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On the upside, the 160GB of memory built into the Sky HD box makes it easier to store more HD movies than you can on an Xbox 360. After all, standard 'Pro' Xbox 360s only have 60GB of memory, while even the Elite model only has 120GB.
Personally I'd still like the Sky HD box to have at least twice as much HDD space as it has, but we're not aware of any imminent plans to introduce a new box with higher capacity, or to 'unlock' the extra 160GB of HDD space reserved in current Sky HD boxes for Sky's Anytime TV system.
Another advantage of Sky's delivery system is that if a film you want to watch is about to show, you can start watching it right away, whereas with the Xbox you'll have to wait for a chosen title to download - a procedure that can take as long as a couple of hours. On the other hand, though, Sky's HD movies aren't 'on-demand'. In other words, you have to wait for them to come round in Sky's preset schedule, whereas with the Xbox's on-demand, downloadable system, you can start downloading a film of your choice whenever you want.
Sky is still apparently planning to launch some kind of 'on-demand' system at some point, but we don't yet have any firm details on when this will appear or how comprehensive it might be.
Yet another benefit of the Sky proposition is that if you record a film from the HD movie channels included in the Sky Movies package, you can keep it for as long as you like, and watch it as many times as you like. The only time you'll find anything like the 'watch once only' or 'disappears after a few days' restrictions found with Xbox 360 movie downloads is if you record a film from Sky Box Office.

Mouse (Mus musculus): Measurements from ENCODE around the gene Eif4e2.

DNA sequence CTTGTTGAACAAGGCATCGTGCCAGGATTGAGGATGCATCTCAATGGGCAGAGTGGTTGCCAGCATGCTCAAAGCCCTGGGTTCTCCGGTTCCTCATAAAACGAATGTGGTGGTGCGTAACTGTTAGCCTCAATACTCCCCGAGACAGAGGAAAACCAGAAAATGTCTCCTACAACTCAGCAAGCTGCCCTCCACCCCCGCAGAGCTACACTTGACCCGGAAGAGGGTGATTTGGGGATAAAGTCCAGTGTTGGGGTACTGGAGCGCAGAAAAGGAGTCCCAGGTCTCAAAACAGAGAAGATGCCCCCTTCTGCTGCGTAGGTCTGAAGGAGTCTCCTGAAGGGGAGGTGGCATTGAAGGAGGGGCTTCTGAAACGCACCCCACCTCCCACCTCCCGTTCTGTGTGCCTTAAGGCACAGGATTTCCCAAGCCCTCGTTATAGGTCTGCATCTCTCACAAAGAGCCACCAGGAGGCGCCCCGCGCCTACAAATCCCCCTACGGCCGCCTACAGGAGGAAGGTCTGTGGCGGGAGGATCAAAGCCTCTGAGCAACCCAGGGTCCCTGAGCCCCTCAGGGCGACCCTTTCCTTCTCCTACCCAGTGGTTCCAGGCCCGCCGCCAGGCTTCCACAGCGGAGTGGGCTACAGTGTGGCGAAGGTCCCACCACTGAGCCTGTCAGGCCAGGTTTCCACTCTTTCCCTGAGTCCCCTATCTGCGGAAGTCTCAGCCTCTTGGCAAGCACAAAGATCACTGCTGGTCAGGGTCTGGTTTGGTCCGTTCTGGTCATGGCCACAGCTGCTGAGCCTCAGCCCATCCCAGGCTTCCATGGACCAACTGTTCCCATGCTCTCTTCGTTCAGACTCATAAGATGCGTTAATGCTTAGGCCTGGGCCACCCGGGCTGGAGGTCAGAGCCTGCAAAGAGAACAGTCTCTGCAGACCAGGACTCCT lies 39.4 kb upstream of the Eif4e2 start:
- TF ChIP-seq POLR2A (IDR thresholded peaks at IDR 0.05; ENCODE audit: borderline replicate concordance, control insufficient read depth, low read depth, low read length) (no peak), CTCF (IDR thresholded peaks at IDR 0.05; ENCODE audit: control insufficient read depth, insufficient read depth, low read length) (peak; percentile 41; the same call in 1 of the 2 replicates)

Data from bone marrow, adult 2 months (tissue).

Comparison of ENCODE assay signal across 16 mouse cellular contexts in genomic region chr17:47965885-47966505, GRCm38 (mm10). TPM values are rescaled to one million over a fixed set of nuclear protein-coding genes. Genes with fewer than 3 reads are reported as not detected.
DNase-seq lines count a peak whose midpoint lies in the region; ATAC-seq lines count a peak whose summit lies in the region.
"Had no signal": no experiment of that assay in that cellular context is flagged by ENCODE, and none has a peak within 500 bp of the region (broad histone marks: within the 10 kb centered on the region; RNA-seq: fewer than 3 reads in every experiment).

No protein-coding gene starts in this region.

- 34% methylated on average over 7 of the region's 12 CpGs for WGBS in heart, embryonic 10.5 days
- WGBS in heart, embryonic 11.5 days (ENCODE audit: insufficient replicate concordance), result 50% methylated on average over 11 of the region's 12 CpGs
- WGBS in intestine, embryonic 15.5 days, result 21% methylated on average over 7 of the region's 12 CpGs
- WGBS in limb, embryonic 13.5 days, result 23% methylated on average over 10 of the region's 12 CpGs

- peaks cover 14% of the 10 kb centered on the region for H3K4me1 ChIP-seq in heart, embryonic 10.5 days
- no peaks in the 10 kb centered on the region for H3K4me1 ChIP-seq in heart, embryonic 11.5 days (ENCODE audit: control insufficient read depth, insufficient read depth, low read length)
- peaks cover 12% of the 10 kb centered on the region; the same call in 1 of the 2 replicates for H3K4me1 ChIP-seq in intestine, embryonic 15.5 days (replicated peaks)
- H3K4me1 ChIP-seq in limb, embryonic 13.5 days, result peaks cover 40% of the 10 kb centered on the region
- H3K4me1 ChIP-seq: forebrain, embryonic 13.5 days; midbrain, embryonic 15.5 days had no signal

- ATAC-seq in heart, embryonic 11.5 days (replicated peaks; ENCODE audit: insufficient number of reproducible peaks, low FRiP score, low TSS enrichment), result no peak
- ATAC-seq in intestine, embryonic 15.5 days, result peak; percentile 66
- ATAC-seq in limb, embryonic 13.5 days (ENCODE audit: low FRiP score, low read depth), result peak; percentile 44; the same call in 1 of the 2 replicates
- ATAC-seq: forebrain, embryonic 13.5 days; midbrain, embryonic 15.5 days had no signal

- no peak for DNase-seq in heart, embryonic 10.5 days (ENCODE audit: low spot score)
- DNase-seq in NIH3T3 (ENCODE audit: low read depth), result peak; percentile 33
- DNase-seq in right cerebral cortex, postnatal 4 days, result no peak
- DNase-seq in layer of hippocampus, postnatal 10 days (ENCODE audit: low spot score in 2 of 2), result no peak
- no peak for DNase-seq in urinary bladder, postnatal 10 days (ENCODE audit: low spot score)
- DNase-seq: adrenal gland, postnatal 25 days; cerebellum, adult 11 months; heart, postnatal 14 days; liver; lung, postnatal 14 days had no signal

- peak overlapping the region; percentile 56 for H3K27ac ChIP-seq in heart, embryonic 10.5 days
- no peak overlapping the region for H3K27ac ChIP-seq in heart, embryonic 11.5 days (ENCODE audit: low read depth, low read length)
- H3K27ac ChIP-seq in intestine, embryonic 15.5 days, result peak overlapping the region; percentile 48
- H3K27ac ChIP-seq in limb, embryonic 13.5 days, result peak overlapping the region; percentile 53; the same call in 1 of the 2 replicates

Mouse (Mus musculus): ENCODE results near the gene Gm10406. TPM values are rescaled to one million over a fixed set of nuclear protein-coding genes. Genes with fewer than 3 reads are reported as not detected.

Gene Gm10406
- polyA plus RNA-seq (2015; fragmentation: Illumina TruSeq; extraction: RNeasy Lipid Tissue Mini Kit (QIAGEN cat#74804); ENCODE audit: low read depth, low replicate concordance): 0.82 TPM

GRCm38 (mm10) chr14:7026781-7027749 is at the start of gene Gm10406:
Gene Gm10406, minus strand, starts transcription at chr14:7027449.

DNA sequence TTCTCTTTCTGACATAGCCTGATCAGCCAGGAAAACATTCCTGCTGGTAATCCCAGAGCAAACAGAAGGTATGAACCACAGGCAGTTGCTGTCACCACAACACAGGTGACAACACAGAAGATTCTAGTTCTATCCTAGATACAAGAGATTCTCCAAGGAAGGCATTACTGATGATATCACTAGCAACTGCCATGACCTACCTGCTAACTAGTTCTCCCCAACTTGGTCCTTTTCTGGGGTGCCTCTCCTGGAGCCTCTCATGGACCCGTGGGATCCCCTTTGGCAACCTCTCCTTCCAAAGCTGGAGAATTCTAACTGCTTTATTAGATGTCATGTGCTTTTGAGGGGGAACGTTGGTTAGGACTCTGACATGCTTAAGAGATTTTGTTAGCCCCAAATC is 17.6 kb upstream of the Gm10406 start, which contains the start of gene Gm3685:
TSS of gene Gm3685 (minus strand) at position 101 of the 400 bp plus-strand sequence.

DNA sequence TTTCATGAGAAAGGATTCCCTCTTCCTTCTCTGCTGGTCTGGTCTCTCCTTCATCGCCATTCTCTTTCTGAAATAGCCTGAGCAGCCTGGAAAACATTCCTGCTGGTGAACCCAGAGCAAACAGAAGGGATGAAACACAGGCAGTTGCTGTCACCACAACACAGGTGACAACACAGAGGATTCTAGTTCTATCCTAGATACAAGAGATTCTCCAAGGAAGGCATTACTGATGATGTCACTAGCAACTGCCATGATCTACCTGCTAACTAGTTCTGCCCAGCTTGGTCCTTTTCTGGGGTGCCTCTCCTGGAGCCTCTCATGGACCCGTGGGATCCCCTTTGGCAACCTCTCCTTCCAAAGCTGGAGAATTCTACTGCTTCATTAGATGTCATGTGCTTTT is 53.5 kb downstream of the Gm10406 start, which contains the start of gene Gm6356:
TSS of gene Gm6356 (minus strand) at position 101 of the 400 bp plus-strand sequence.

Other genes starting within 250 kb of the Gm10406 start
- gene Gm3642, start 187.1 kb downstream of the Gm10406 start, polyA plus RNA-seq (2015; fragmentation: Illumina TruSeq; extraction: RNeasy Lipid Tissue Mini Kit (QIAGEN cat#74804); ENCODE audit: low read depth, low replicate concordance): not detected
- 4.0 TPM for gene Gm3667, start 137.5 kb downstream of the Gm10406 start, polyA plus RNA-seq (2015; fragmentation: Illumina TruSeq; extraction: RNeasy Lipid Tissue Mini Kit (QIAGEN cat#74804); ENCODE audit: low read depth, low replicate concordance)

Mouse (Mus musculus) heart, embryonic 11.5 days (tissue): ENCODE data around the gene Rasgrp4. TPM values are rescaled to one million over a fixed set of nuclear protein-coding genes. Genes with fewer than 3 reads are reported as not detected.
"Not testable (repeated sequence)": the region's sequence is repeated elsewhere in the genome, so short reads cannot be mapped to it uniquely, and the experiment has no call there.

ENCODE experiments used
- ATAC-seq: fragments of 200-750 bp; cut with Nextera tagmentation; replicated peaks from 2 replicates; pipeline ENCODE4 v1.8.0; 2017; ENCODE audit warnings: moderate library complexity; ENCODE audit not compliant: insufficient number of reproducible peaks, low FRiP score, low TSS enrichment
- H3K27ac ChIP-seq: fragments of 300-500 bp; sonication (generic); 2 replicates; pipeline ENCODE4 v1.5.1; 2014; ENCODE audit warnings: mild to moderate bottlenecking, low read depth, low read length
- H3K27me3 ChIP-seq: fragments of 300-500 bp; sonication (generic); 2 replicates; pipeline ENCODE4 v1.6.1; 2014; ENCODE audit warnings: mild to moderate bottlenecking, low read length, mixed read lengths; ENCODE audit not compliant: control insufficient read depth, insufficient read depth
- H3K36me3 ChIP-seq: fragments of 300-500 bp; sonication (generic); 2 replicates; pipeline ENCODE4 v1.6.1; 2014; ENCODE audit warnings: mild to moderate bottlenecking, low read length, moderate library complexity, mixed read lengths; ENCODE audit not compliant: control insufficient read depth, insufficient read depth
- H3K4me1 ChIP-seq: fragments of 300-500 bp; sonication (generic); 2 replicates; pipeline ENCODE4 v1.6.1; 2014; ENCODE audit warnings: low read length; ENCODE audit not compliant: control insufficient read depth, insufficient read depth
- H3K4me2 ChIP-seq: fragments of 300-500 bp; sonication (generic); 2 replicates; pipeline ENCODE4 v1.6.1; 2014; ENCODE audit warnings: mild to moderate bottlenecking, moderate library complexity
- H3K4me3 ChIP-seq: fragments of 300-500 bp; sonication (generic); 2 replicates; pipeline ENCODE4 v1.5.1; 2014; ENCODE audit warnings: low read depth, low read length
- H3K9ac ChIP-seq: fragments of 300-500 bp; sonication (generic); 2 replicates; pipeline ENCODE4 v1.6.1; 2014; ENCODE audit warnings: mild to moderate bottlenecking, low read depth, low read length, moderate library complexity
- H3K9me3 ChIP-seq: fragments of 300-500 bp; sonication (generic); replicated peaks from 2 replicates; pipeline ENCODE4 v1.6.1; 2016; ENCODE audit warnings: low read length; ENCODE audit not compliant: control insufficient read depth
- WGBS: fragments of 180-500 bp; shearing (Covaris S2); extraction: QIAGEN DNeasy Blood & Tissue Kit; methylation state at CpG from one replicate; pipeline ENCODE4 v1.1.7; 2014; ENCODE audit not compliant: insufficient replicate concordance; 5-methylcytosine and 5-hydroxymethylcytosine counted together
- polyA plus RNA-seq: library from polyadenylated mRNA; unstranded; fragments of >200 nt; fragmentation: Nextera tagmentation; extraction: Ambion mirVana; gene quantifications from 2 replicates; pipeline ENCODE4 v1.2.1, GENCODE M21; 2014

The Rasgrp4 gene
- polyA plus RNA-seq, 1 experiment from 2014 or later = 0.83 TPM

Moving finally into an assessment of the AV quality of Sky's HD movie service, the word that best sums things up is, frustratingly, variable.
When Sky puts its mind - or rather, its bit-rate - to it, it can deliver HD delights that at least rival anything Blu-ray has to offer. The best two examples I've seen of this in action were two vintage movies, Zulu and The Italian Job, which Sky showed originally as part of a Michael Caine series a few months back, but which are now repeated sporadically on the Sky Greats HD movie channel.
Sky actually got involved with the remastering of these films into HD, and the results are nothing short of sensational. Both films look unbelievably sharp and detailed when Sky shows them, beautifully rich in colour, and devoid of noise except for any natural grain that might be in the film stock. Even the MPEG block noise that often accompanies digital broadcasts is all but non-existent whenever I've watched either film on the Sky HD platform.
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